“We are also working on some novel marine foods that will be very different from what we have offered in the past,” Clevers said. “We are hoping to release these in early 2021. … We find consumers are generally looking for more natural-looking or -acting foods for their aquatic pets. They also tend to avoid changing foods once they find something that they feel their fish like or they see as beneficial to their aquatic pets or tank environment.”
Sera North America, a manufacturer in Montgomeryville, Pa., is moving to meet the demand for more natural dietary options, said sales manager Claus Frenken.
“We are currently changing our foods to a ‘Nature’ version,” he said. “These new foods do not contain any dyes or preservatives. We already launched our flake line of Sera Nature about two years ago. For the last two years, we had both versions of flakes available: a classic version as well as the Nature version without dyes and preservatives. During this time, we convinced our customers and partners that dyes and preservatives are not needed. For this reason, and because we want to work to be as sustainable as possible, we decided to change all our products to the Nature version. Thus, we will no longer produce any foods with dyes and preservatives.”
The company also recently introduced three foods that only contain insect meal as a protein source, Frenken said. These are Insect Nature, Pond Insect Nature and Turtle Adult. They are free of dyes and preservatives.
Bio-Enhance is now available in the U.S. from Fort Walton Beach, Fla.-based Quantum USA.
“Quantum Bio-Enhance has been the biggest breakthrough for us as far as an all-in-one amino acid, protein, vitamin, carbohydrate supplement,” said Will Garnett, owner of Palmetto Reef, a retailer in West Columbia, S.C. “They’re a company based out of Australia. We use their full line of chemistry products in all of our tanks. One of the things we really like about them is you can mix all of their trace elements into one bottle and dose it all at once. It saves you a lot on dosing.”
Calling Attention to Fish Food
Retailers are seeing success with fish diet sales by using impactful merchandising and selling strategies to call attention to the category.
“We use in-your-face marketing,” said Will Garnett, owner of Palmetto Reef, a retailer in West Columbia, S.C. “We put stickers everywhere. We’ve got the freezers right out front with Rod’s Food and LRS stickers on them. We’ve got branding everywhere that helps keep it in your face. As soon as you see it, you have to think a lot less about what you are going to buy.”
Others rely on word-of-mouth and a positive reputation to drive fish food sales.
“We keep our frozen diets in a regular freezer,” said Pam Nunnally, manager of Azalea Aquariums, a retailer in Richmond, Va. “It’s not a glass-front freezer. Normally, customers ask about it and we make a recommendation.”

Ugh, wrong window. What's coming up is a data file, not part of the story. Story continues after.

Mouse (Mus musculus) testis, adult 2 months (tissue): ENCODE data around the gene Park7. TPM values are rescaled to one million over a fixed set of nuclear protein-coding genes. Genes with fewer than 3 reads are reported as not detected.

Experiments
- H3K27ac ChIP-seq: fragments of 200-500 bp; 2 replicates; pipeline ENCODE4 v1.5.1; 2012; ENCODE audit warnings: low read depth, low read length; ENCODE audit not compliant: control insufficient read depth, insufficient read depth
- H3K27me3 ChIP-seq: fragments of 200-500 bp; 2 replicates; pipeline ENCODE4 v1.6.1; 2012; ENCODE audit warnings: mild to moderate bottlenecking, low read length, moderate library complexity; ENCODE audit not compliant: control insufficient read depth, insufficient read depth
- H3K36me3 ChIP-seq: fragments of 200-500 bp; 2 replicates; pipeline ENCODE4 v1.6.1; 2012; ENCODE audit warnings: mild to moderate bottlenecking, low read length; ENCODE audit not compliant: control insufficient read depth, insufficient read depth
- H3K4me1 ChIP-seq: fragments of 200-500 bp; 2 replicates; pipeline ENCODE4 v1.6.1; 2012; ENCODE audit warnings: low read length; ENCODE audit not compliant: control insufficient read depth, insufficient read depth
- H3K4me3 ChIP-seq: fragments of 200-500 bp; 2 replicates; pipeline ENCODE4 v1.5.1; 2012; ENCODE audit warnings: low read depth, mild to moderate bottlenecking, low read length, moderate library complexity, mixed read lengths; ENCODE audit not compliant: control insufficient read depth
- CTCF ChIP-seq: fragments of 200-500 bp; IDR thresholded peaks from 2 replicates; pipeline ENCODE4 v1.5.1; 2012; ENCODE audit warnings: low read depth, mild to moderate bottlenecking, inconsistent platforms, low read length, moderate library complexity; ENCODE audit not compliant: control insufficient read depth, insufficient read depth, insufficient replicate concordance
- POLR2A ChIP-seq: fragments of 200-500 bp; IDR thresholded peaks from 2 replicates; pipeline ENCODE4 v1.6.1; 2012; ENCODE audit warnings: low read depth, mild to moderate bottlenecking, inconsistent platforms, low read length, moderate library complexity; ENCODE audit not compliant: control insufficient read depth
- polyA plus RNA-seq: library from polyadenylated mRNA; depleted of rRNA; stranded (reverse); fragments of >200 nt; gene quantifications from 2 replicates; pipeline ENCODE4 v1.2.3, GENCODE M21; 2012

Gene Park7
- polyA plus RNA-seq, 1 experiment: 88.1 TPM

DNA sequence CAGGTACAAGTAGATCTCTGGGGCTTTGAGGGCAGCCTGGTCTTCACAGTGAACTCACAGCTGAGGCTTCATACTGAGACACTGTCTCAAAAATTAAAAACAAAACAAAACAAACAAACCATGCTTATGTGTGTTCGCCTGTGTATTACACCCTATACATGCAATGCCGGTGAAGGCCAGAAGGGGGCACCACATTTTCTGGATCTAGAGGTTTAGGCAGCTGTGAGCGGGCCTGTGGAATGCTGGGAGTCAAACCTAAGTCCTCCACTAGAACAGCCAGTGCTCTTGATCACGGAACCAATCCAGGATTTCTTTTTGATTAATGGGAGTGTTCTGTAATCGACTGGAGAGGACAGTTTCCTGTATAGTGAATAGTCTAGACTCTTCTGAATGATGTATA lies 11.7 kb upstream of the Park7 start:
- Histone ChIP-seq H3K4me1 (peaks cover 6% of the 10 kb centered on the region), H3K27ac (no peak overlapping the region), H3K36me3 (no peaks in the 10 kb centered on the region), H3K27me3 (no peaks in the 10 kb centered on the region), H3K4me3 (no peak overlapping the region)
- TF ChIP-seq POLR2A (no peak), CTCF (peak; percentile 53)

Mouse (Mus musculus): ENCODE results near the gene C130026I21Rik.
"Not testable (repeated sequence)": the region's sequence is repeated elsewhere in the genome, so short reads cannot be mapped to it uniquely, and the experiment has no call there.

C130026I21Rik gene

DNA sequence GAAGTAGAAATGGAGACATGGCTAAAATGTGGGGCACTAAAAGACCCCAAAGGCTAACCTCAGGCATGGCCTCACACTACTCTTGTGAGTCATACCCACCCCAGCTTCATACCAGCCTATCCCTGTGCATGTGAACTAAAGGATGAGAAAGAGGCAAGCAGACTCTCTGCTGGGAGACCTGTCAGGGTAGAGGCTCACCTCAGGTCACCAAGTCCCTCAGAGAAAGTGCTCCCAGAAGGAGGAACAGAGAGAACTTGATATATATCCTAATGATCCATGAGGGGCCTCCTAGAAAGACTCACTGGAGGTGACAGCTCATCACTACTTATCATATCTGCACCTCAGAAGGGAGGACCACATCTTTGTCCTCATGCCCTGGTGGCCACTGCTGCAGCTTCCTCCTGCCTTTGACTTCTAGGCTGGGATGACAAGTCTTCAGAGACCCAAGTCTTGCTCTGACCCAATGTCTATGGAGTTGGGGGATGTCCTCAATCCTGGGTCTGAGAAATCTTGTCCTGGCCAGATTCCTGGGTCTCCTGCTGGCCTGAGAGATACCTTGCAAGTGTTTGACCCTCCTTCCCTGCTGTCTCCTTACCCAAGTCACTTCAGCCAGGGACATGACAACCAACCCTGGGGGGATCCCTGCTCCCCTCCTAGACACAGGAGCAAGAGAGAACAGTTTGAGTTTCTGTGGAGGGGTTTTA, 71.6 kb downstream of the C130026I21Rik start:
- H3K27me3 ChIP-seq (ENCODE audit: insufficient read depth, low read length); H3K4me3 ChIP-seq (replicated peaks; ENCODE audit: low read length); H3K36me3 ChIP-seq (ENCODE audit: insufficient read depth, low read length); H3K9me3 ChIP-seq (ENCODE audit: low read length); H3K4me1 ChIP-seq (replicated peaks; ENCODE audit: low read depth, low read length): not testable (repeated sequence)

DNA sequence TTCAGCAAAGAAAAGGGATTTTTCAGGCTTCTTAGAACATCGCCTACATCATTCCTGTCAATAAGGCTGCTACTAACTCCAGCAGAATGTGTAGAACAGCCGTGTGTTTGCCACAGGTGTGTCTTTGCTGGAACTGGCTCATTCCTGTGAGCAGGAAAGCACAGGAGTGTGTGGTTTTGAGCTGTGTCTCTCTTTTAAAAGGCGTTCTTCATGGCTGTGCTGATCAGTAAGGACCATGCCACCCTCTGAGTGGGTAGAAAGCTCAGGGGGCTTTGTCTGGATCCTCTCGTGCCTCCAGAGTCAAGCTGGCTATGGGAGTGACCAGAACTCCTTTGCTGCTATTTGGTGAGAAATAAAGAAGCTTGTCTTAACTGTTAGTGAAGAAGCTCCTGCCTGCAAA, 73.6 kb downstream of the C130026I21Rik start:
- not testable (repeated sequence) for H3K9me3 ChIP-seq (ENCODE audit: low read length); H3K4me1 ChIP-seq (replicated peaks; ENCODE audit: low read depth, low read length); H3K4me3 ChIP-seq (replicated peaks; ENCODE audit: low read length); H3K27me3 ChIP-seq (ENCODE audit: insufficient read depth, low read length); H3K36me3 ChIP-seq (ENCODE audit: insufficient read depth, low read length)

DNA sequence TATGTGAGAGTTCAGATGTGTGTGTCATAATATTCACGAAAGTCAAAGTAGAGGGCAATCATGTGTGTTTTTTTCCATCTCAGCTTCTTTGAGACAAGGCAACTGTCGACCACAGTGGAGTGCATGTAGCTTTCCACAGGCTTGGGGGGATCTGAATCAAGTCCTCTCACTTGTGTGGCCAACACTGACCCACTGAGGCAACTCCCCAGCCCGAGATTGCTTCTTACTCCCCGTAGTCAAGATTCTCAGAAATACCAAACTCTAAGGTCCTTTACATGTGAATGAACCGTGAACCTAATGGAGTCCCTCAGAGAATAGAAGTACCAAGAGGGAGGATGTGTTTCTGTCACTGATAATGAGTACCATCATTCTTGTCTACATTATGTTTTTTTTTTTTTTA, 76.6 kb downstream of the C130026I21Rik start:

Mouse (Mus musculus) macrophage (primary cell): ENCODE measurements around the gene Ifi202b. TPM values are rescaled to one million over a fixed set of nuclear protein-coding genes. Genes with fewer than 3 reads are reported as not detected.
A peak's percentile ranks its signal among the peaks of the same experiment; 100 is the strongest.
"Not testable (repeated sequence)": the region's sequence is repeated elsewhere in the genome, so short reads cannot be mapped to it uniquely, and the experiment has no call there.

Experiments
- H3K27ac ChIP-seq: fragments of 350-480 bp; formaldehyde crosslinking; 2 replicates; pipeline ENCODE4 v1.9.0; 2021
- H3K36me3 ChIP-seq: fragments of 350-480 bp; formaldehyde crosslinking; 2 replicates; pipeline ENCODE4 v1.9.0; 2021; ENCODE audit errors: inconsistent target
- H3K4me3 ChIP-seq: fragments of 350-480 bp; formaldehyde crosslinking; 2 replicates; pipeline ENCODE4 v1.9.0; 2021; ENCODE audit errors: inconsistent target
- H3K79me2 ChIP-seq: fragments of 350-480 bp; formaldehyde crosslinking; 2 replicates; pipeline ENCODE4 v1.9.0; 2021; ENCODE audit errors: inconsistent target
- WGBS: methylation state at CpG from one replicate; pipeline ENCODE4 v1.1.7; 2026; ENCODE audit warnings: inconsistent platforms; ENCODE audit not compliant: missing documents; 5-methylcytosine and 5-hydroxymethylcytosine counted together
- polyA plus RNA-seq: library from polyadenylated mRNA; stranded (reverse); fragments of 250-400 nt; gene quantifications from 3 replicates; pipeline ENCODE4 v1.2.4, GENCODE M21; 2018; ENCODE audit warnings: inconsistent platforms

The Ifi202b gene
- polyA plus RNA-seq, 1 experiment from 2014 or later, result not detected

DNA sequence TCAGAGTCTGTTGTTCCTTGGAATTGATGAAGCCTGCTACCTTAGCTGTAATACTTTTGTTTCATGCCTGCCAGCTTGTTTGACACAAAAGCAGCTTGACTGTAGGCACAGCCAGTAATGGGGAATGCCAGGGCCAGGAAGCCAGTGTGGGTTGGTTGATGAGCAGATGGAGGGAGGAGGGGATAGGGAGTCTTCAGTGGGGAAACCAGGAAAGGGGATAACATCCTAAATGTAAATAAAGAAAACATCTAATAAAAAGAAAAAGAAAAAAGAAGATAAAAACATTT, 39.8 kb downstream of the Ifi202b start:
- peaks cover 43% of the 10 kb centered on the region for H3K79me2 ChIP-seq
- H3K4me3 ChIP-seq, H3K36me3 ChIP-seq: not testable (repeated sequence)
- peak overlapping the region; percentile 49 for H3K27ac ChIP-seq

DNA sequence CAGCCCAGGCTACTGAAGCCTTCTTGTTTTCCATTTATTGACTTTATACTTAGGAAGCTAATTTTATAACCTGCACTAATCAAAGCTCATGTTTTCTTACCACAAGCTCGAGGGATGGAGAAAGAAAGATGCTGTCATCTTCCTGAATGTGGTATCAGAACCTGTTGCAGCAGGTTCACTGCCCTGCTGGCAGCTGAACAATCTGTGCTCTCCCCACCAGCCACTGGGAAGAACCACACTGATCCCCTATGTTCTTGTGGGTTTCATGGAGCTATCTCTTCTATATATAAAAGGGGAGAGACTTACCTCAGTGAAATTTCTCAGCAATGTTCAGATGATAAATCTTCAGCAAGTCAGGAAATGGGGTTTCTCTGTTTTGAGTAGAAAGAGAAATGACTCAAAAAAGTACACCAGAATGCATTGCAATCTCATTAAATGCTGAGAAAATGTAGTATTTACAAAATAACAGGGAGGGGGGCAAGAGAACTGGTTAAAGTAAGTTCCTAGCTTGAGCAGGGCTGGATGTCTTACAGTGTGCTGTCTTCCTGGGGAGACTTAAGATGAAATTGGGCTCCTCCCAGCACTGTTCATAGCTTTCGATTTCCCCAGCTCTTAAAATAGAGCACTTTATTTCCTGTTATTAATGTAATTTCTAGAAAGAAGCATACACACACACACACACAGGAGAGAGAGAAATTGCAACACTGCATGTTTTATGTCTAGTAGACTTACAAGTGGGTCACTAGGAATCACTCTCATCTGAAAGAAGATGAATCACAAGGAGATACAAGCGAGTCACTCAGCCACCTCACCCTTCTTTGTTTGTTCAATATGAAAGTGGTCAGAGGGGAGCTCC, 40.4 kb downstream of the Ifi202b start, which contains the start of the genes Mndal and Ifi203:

Multiple freezers, some with glass fronts, are popular among many retailers.
Howie Berkowitz, owner of Aquaridise, a retailer in East Brunswick, N.J., said he has two freezers, one of which is a glass-door model.
“That’s certainly the best way to merchandise frozen food,” Berkowitz said. “Consumers can see the product. The other freezer is for overflow. The rest of my foods, the dry, freeze-dried, pelleted and flake, we merchandise together in one area of the store by brand. Grouping by brand tends to create a better presentation than putting all the goldfish pellets together and all the cichlid pellets together. ... I stock food containers three deep on my shelves.”
Pushing for add-on sales is also important.
“Retailers have to get really good at suggestive selling and add-on sales,” said Chris Clevers, president of Hikari Sales USA, a manufacturer in Hayward, Calif. “Frozen food is a perfect option for this. Think about the number of consumers who visit your store to buy fish food. If you can add a $5 package of frozen food to each of those sales—and it is not that hard with some creative thinking and focus—just imagine what that will do to your monthly sales. Additionally, if you do not have a glass-door freezer, really take some time to consider it. We have been offering these units for almost 20 years and find that a glass-door freezer significantly increases frozen food sales.”
Focusing on frozen offerings is ideal, agreed Jason Oneppo, research and development manager for San Francisco Bay Brand and Ocean Nutrition Americas, manufacturers based in Newark, Calif.
“Frozen fish food is the best way to create add-on or repeat sales,” Oneppo said. “On average, a hobbyist will return to a store 11 or more times per year for frozen foods. This also leads to customers making additional purchases as they browse the aisles, whether it be a new fish, decoration or even food. Compare that to people returning to a store, on average, one to two times per year for dry food.”
Nutrition as Outreach